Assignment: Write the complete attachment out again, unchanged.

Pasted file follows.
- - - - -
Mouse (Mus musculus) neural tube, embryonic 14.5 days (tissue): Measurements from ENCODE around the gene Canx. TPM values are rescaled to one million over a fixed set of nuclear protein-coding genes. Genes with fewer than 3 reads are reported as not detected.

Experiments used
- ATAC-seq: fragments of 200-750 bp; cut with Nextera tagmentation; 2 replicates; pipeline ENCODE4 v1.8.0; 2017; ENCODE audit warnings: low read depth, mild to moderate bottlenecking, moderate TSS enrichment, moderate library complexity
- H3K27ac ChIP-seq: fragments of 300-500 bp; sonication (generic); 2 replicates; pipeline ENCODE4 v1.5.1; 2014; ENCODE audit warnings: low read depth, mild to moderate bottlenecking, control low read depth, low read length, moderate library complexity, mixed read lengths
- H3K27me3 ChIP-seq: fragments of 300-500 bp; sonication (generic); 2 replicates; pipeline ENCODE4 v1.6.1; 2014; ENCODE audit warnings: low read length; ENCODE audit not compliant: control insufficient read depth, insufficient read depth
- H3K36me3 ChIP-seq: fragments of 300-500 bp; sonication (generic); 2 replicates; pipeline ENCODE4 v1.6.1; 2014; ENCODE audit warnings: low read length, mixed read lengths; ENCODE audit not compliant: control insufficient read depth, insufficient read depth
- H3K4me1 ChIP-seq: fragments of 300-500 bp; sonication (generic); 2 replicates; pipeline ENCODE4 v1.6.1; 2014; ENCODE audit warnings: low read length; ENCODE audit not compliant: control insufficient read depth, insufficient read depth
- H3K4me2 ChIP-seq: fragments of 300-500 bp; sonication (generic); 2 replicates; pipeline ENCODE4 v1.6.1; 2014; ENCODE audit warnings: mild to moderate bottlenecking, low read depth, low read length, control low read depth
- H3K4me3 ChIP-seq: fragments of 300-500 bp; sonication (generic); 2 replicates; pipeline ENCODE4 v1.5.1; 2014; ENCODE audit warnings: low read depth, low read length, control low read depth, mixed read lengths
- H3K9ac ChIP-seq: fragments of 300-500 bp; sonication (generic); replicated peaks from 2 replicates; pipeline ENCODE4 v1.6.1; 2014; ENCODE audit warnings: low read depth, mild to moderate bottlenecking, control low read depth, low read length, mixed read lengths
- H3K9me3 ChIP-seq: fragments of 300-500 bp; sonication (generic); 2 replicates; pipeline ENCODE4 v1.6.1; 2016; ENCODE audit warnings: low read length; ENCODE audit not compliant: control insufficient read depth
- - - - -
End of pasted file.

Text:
Mouse (Mus musculus) neural tube, embryonic 14.5 days (tissue): Measurements from ENCODE around the gene Canx. TPM values are rescaled to one million over a fixed set of nuclear protein-coding genes. Genes with fewer than 3 reads are reported as not detected.

Experiments used
- ATAC-seq: fragments of 200-750 bp; cut with Nextera tagmentation; 2 replicates; pipeline ENCODE4 v1.8.0; 2017; ENCODE audit warnings: low read depth, mild to moderate bottlenecking, moderate TSS enrichment, moderate library complexity
- H3K27ac ChIP-seq: fragments of 300-500 bp; sonication (generic); 2 replicates; pipeline ENCODE4 v1.5.1; 2014; ENCODE audit warnings: low read depth, mild to moderate bottlenecking, control low read depth, low read length, moderate library complexity, mixed read lengths
- H3K27me3 ChIP-seq: fragments of 300-500 bp; sonication (generic); 2 replicates; pipeline ENCODE4 v1.6.1; 2014; ENCODE audit warnings: low read length; ENCODE audit not compliant: control insufficient read depth, insufficient read depth
- H3K36me3 ChIP-seq: fragments of 300-500 bp; sonication (generic); 2 replicates; pipeline ENCODE4 v1.6.1; 2014; ENCODE audit warnings: low read length, mixed read lengths; ENCODE audit not compliant: control insufficient read depth, insufficient read depth
- H3K4me1 ChIP-seq: fragments of 300-500 bp; sonication (generic); 2 replicates; pipeline ENCODE4 v1.6.1; 2014; ENCODE audit warnings: low read length; ENCODE audit not compliant: control insufficient read depth, insufficient read depth
- H3K4me2 ChIP-seq: fragments of 300-500 bp; sonication (generic); 2 replicates; pipeline ENCODE4 v1.6.1; 2014; ENCODE audit warnings: mild to moderate bottlenecking, low read depth, low read length, control low read depth
- H3K4me3 ChIP-seq: fragments of 300-500 bp; sonication (generic); 2 replicates; pipeline ENCODE4 v1.5.1; 2014; ENCODE audit warnings: low read depth, low read length, control low read depth, mixed read lengths
- H3K9ac ChIP-seq: fragments of 300-500 bp; sonication (generic); replicated peaks from 2 replicates; pipeline ENCODE4 v1.6.1; 2014; ENCODE audit warnings: low read depth, mild to moderate bottlenecking, control low read depth, low read length, mixed read lengths
- H3K9me3 ChIP-seq: fragments of 300-500 bp; sonication (generic); 2 replicates; pipeline ENCODE4 v1.6.1; 2016; ENCODE audit warnings: low read length; ENCODE audit not compliant: control insufficient read depth